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Day Trippin’: Iowa’s historical music mecca

In February 2019, The Surf Ballroom earned an Academy of Country Music Awards nomination for venue of the year.

CLEAR LAKE, IOWA  -- Clear Lake, Iowa is home to a historical music mecca.

It's something you'd expect to find in Nashville, Tennessee, tucked away in Northern Iowa.

"It started as a place where people could come and dance on the weekends," Surf Ballroom education coordinator Mallory Huffman said. "It was the hot spot here in Iowa. Any picture you see in the building is someone who has played here. A lot of people want to play here because of the nostalgia."

It's an important place in the history of rock n roll.

"I'm a little emotional right now," tourist Joanne Schulz said. "My parents had their first date here in 1953. I came back to find out what they saw in the magic."

It may sound familiar because for the last 60 years, The Surf Ballroom has stood as the site "where music died." It was the last concert for rock n roll trailblazers Buddy Holly, Ritchie Valens, and The Big Bopper.

"We don't have any video from that concert," Huffman said. "These are the only pictures in existence of that concert."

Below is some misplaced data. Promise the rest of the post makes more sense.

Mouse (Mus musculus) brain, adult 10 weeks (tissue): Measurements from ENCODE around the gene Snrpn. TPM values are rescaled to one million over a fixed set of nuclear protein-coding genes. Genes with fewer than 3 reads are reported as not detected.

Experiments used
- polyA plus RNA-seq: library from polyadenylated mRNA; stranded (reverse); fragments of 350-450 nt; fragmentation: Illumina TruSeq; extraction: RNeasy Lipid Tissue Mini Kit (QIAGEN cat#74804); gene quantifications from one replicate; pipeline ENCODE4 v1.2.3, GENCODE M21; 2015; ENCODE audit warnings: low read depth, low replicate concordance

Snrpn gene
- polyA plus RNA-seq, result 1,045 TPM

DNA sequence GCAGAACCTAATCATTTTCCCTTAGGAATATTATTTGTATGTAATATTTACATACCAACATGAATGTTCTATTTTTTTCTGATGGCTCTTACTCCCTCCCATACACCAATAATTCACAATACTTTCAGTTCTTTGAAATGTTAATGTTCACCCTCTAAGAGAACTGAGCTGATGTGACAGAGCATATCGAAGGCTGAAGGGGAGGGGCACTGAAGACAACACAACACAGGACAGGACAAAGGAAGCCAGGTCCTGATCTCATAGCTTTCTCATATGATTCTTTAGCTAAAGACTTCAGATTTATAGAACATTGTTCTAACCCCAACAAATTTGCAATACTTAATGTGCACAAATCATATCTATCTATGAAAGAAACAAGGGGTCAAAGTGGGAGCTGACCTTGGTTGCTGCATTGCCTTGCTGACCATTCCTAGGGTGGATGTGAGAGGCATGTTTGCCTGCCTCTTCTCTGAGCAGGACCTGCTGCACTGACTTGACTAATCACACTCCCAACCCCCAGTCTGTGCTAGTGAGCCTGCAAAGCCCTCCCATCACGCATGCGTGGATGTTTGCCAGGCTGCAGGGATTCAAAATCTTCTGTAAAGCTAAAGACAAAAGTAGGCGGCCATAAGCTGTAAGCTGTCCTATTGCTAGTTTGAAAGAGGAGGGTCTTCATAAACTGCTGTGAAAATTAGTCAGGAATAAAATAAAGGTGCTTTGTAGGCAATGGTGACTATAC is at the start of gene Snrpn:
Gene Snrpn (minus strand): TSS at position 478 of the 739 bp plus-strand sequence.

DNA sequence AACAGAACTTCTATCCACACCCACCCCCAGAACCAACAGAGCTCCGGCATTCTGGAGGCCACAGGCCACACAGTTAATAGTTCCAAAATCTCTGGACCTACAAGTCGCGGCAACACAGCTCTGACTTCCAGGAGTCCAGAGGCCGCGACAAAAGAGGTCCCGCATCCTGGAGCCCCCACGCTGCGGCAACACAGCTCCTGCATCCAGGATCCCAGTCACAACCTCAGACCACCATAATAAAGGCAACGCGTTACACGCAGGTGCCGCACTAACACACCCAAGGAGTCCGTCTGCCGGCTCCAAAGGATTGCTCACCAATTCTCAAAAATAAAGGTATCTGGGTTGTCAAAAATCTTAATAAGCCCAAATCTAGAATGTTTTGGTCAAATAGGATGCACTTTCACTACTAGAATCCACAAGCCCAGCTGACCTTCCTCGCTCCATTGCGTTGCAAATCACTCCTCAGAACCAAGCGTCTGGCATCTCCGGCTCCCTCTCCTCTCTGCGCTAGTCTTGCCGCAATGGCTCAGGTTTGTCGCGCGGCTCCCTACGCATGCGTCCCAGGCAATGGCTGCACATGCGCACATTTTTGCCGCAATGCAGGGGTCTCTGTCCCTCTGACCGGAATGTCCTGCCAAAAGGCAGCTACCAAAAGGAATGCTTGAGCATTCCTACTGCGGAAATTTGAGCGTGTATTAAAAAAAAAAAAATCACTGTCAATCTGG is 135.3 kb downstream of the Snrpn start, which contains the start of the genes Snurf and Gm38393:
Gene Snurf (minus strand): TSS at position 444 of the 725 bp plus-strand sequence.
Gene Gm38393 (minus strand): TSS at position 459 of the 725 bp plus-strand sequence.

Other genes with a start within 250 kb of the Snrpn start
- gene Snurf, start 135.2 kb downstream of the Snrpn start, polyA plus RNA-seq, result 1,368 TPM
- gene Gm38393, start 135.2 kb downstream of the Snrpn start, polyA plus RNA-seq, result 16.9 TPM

It was a snowy night in February 1959 when the three stars flew off to their next concert that was apart of their "Winter Dance Party" tour. But, it was a bad night to fly and their plane crashed less than six miles away from the ballroom. It killed all three musicians and the pilot.

It was a pivotal moment for music.

"I think that they call it the day the music died because it was kind of the end of an era," Huffman said. "These guys were the pioneers of early rock n roll. After their deaths, music kind of shifted and changed."

The accident inspired a song we all know, American Pie by Don McLean.

"We have a copy of Don McLean's song that goes 'bye bye miss american pie', which is about Buddy, Ritchie and The Bopper," Huffman said.

Pieces of the ballroom are still original, like the dance floor. The ballroom stands as a museum to remember the legacies, like a trip back in time.

"We have a briefcase that belonged to Big Bopper with several of his notes where he was writing out lyrics and things," Huffman said.

The music is very much alive here, as it is still a regular concert venue. Huffman said Ritchie Valens' sisters and brothers visit the ballroom every year for their Winter Dance Party.

Thousands of musicians of all genres still come to play on the historic stage because Buddy Holly meant something to them, Huffman said. People say music only dies when someone stops playing it. They let the music live through each lyric.

In February 2019, The Surf Ballroom earned an Academy of Country Music Awards nomination for venue of the year.

The museum is open everyday, with concerts every weekend.

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